ISLAMABAD: Australia opening batsman Usman Khawaja admitted Monday that playing in Pakistan will be "special" as he returned to the country of his birth for the first time as an international cricketer.
Khawaja, 36, was born to Pakistani parents in Islamabad before moving to Australia four years later and became the first Muslim cricketer to don the baggy green cap.
Known for his dashing left-handed batting, Khawaja recently enjoyed a remarkable comeback after a three-year gap, smashing a century in each innings of the Ashes Test against England at Sydney last month.
He is now part of the Australia team that arrived Sunday in Pakistan for the first time in 24 years and will play three Tests, starting in Rawalpindi later this week, three one-day internationals and one Twenty20 international.
Khawaja said he always wanted to go back and play in Pakistan.
"The fact that I am playing in Pakistan is special, very special," Khawaja told reporters ahead of the first Test beginning on Friday.
"I always wanted to play in Pakistan as I said down the road. There is that bit of sentiment definitely, but once the game starts you don't think about that stuff.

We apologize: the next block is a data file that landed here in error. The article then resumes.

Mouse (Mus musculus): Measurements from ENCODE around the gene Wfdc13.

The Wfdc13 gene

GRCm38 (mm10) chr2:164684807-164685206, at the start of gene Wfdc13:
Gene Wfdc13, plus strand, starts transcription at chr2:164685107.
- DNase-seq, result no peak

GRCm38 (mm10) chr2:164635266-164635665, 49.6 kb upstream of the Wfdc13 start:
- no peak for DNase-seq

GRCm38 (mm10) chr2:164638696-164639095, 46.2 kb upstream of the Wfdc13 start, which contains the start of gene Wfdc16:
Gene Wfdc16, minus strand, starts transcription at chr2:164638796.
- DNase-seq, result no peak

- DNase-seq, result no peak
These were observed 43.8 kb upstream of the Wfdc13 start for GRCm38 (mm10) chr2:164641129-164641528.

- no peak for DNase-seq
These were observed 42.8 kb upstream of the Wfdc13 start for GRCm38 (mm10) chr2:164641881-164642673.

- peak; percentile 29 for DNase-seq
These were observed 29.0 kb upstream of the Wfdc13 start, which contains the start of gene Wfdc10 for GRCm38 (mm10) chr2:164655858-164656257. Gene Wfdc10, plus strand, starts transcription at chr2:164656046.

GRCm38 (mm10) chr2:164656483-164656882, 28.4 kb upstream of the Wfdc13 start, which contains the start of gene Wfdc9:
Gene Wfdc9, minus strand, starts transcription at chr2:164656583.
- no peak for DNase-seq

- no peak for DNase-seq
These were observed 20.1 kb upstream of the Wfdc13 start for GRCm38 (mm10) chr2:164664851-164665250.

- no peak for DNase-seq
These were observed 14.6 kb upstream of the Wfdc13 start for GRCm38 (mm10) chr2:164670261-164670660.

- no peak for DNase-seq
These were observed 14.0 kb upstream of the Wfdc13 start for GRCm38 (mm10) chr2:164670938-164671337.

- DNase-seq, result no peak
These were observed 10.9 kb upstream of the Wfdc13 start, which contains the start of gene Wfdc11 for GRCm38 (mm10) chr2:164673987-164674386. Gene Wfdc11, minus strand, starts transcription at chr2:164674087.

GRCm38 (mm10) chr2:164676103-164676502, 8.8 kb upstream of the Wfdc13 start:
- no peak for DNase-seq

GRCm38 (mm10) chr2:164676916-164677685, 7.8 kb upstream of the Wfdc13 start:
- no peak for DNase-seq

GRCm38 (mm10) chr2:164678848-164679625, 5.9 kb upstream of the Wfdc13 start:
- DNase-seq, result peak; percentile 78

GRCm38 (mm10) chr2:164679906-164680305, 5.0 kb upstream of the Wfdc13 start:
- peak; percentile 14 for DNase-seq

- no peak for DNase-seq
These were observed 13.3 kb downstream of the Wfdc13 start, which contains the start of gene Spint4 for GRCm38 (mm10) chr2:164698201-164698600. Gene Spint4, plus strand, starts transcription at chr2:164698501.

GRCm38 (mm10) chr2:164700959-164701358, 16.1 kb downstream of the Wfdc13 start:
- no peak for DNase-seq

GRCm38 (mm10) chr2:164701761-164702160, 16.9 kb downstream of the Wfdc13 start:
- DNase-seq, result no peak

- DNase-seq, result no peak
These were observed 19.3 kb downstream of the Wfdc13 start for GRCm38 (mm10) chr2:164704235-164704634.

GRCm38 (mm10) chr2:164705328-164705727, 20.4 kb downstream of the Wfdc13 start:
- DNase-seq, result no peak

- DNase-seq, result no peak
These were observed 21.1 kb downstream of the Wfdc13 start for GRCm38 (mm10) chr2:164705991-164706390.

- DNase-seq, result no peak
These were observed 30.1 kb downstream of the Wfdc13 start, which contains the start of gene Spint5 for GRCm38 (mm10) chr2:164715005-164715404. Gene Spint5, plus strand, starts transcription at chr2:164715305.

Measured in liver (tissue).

"I look forward to playing in Rawalpindi, where I went to the old stadium as a kid and have played once," said Khawaja, who revealed he had visited Pakistan on four occasions, the last time in 2010.
"Karachi is also special to my heart, where my relatives live, but since we are in a security bubble there is no chance of meeting anyone."
The second Test is in Karachi from March 12-16 and the third in Lahore from March 21-25.
Despite his roots, Khawaja admitted he always wanted to play for Australia, where he was raised from a young age.
"My heart was always to play for Australia because I have lived my whole life there," he said. "It was my good luck that I got a chance to play for Australia in 2011," said Khawaja of his debut against England.
Khawaja admitted that his family will be split on who they will be cheering for in the Test series.
"My parents support Pakistan and I support Australia but I follow the Pakistani culture and speak Urdu with my mother at home."
He also is looking forward to receiving a warm welcome from the Pakistan spectators.
"I don't expect a hostile crowd because people in Pakistan love their cricket and appreciate good cricket," said Khawaja, who will be missing his parents as they cannot make the trip. "My father (Tariq) definitely loves cricket and has been watching it his whole life. He is very excited that I get to play in Pakistan," said Khawaja.
"Both my father and mother wanted to come and watch me, particularly in Rawalpindi where we lived, but circumstances mean that they are not coming out.
"I hope they can watch from the comfort of their living room."